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Power restored to Atlanta airport after outage led to partial shutdown

(Reuters) – One of the heaviest travel weeks of the year began with the cancellation of hundreds of flights on Sunday at the world’s busiest airport in Atlanta, where a power outage left passengers stranded in darkened terminals or in aircraft idling on tarmacs.

The early afternoon outage paralyzed operations at the Hartsfield-Jackson Atlanta International Airport through Sunday evening. Even though power was finally restored at close to midnight Sunday, the incident continued to wreak havoc on holiday travel plans for thousands of people hit by airline cancellations extending into Monday.

Delta said it was cancelling about 300 flights on Monday, on top of the 900 Sunday cancellations as a result of the Atlanta outage. United Air Lines also warned on social media that travel on Monday may be affected.

The incident led the Federal Aviation Administration to ground flights bound for Atlanta. American Airlines and Southwest Airlines [LUV.N] were also among the major carriers that suspended operations at the airport on Sunday. Southwest canceled 70 departures on Sunday.

All passengers had safely disembarked from aircraft by approximately 10 p.m., or nine hours after the outage began, Atlanta Mayor Kasim Reed said on Twitter. On Twitter, some passengers reported sitting on planes for hours.

Reed had told reporters earlier in the evening that the airport was expected to be fully operational again by midnight.

The Atlanta’s airport is pictured during the power outage, in Atlanta, U.S., December 17, 2017 in this picture obtained from social media. INSTAGRAM/@APLINETREEE/via REUTERS

The FAA said air traffic control remained fully staffed, with the airport open and accepting general aviation and cargo operations. It expected commercial traffic to resume on Monday.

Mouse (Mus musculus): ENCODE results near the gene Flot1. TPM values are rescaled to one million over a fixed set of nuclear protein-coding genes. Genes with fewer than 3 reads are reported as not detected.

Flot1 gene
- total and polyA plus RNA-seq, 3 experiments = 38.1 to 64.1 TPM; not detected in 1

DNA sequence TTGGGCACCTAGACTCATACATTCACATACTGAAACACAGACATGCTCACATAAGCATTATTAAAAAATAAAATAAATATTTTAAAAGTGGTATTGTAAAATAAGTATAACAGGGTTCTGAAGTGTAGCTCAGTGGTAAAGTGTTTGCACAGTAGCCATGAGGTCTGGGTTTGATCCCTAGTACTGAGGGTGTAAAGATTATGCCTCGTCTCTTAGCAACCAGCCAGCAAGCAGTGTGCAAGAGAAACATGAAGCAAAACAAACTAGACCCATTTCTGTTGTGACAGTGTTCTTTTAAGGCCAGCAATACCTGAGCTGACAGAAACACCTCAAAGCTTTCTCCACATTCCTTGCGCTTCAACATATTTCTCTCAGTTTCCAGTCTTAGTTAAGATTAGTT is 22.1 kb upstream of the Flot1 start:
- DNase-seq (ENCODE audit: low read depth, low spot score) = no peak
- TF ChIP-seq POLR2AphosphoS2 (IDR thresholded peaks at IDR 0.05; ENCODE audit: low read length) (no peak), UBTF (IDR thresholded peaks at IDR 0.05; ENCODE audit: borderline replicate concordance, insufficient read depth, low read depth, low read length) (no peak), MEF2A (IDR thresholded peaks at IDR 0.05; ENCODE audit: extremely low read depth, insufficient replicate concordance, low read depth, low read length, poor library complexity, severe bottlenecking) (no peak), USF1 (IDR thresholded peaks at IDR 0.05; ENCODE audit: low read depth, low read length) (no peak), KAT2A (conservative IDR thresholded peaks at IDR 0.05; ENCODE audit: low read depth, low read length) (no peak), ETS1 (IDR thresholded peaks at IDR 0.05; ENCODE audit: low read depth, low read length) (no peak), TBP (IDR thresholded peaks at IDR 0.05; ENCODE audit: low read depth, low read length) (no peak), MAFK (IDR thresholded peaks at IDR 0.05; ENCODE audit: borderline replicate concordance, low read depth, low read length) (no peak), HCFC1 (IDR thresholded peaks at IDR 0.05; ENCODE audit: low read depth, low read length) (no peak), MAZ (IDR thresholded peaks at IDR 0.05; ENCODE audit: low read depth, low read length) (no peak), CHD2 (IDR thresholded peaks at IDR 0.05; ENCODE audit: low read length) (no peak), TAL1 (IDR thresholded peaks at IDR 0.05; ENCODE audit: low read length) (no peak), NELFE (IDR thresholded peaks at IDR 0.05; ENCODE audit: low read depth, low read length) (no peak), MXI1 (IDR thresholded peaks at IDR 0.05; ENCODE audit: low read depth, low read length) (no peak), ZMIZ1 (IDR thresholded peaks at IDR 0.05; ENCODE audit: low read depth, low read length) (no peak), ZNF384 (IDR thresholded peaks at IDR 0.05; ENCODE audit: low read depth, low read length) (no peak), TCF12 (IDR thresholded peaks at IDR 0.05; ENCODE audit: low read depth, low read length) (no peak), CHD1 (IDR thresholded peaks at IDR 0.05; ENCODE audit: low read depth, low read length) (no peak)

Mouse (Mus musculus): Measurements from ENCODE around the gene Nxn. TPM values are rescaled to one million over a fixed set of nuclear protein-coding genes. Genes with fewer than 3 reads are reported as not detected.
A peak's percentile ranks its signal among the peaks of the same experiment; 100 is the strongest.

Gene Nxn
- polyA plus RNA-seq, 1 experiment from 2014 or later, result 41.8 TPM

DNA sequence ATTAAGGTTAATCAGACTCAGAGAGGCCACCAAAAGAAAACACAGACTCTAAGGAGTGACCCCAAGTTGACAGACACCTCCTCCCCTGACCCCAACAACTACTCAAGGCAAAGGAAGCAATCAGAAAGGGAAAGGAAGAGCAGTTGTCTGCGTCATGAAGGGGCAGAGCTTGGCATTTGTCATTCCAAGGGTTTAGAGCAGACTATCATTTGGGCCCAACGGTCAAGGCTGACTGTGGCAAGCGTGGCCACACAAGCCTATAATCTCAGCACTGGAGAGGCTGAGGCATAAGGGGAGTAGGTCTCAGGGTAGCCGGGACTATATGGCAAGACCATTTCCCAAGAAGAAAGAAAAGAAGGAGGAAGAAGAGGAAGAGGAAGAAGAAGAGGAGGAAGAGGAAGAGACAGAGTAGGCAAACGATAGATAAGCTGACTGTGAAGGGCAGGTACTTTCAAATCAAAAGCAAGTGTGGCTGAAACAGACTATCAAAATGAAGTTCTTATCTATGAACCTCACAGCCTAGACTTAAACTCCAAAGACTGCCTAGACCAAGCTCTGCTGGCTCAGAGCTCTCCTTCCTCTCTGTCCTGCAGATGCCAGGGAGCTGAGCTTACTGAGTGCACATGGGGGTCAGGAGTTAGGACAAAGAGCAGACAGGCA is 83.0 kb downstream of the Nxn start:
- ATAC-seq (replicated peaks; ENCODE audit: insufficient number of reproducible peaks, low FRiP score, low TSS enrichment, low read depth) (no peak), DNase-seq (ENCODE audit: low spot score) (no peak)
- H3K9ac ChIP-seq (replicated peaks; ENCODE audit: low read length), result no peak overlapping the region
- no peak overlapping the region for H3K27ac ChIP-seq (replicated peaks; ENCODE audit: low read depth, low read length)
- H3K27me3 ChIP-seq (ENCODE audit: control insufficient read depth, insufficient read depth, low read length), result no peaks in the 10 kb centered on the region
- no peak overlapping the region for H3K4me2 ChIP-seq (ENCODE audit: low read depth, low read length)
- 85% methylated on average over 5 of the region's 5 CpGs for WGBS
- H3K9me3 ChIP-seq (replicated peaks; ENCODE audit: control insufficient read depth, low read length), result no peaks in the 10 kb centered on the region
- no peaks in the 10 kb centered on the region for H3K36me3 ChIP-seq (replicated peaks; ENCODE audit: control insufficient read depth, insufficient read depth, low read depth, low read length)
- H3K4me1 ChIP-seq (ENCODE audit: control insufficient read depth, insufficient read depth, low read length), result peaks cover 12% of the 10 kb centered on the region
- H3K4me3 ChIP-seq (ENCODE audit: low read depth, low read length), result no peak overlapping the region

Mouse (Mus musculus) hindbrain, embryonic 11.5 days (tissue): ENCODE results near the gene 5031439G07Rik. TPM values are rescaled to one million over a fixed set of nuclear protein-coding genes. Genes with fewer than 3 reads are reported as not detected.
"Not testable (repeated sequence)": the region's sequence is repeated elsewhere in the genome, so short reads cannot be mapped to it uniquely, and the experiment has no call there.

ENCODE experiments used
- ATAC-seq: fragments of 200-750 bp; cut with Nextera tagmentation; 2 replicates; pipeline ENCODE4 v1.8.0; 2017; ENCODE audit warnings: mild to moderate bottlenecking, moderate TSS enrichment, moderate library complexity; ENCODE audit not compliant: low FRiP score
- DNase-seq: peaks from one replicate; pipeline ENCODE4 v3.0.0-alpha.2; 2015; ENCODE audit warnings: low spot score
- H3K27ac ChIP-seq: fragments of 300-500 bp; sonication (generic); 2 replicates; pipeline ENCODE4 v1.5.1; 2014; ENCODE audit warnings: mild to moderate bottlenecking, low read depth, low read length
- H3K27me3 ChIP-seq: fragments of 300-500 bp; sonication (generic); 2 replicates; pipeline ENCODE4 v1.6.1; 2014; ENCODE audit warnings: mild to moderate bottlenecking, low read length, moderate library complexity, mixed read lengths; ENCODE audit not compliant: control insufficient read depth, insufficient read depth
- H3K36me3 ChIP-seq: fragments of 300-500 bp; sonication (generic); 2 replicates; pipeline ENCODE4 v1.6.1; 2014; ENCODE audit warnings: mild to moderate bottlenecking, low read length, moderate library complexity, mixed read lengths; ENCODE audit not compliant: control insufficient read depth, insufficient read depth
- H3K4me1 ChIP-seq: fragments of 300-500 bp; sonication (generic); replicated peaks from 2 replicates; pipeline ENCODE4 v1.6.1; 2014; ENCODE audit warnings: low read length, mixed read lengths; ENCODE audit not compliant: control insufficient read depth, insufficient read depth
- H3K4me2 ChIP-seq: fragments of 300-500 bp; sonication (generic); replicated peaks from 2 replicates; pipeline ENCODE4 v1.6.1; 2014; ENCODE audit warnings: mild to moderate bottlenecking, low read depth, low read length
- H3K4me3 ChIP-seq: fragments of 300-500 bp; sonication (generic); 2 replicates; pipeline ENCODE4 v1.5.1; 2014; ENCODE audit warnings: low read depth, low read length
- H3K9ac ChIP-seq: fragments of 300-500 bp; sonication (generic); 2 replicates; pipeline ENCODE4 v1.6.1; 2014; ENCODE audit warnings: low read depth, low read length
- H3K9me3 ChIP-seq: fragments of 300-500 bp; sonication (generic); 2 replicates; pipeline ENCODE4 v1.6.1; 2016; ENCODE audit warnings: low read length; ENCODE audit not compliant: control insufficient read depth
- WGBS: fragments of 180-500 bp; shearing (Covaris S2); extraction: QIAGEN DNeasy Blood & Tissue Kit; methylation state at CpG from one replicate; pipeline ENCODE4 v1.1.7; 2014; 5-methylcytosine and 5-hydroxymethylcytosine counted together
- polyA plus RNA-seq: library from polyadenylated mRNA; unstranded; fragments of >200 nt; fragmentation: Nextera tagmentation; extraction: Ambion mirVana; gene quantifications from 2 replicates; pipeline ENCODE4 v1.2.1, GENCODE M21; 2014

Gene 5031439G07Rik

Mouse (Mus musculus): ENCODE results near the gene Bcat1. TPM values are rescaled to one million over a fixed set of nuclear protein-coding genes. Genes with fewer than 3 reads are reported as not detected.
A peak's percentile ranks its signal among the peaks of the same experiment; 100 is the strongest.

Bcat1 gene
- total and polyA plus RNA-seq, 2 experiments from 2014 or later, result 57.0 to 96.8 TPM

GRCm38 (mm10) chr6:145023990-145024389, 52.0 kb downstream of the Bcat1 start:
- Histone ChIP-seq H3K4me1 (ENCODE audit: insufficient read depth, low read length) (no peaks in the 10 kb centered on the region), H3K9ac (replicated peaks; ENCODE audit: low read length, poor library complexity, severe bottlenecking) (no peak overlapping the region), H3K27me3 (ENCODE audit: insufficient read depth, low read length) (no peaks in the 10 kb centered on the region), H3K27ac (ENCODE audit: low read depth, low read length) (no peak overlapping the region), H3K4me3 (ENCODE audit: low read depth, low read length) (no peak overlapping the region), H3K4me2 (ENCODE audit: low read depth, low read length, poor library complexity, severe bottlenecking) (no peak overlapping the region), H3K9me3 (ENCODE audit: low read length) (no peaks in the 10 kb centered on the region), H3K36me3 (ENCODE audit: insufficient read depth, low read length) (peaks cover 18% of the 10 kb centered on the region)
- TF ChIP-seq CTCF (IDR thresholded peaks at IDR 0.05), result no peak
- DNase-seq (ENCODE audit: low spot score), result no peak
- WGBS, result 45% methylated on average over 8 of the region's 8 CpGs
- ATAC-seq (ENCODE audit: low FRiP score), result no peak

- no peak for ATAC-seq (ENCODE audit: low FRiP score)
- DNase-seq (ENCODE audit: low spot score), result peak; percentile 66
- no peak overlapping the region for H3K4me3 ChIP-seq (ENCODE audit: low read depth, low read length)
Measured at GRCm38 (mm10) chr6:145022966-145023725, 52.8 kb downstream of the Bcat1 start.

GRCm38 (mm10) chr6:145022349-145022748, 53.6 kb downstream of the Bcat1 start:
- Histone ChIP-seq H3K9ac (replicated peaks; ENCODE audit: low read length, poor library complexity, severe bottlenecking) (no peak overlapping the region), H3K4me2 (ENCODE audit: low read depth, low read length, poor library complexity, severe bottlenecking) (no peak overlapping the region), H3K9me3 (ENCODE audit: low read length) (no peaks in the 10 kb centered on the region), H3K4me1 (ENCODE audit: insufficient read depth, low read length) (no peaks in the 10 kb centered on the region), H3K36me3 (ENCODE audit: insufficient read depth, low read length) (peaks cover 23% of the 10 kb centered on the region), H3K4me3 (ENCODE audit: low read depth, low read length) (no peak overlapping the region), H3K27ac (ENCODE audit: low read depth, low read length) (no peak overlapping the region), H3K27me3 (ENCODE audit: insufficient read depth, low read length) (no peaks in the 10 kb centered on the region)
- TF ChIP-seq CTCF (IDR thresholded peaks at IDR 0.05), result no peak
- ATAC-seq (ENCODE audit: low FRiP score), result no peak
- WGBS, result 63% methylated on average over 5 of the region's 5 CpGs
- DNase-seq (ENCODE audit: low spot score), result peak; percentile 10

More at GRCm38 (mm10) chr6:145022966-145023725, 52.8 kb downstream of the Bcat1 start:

The city was providing shelter to stranded passengers at the Georgia International Convention Center. The city said that Chick-fil-A would be providing food for passengers. By late Sunday the city said it had provided 2,000 meals.

“We’re just focusing on the comfort of our passengers,” Reed told a news conference. “We know they have had a very, very long and difficult day.”

Georgia Power, the utility that provides electricity to the sprawling airport, said the failure was linked to a fire in an underground facility that damaged substations serving Hartsfield. The blaze damaged access to a backup system, Reed told reporters, adding the cause remained unknown.

Photos and videos posted on social media showed passengers huddled in partial darkness inside crowded terminals.

“Stuck on a plane at Atlanta Airport as the power is out there … bedlam inside and boredom out here!” Jack Harris wrote on Twitter.

For all carriers, nearly 700 flights scheduled to fly out of Hartsfield, or 60 percent, were canceled on Sunday as of 10:30 p.m. EST, while 477 of all scheduled inbound flights were scratched, airline tracking service FlightAware said.

Reporting by Frank McGurty in New York; Additional reporting by Suzannah Gonzales in Chicago and Letitia Stein in Detroit and Chris Kenning in Louisville; Editing by Peter Cooney, Paul Simao and Clarence Fernandez

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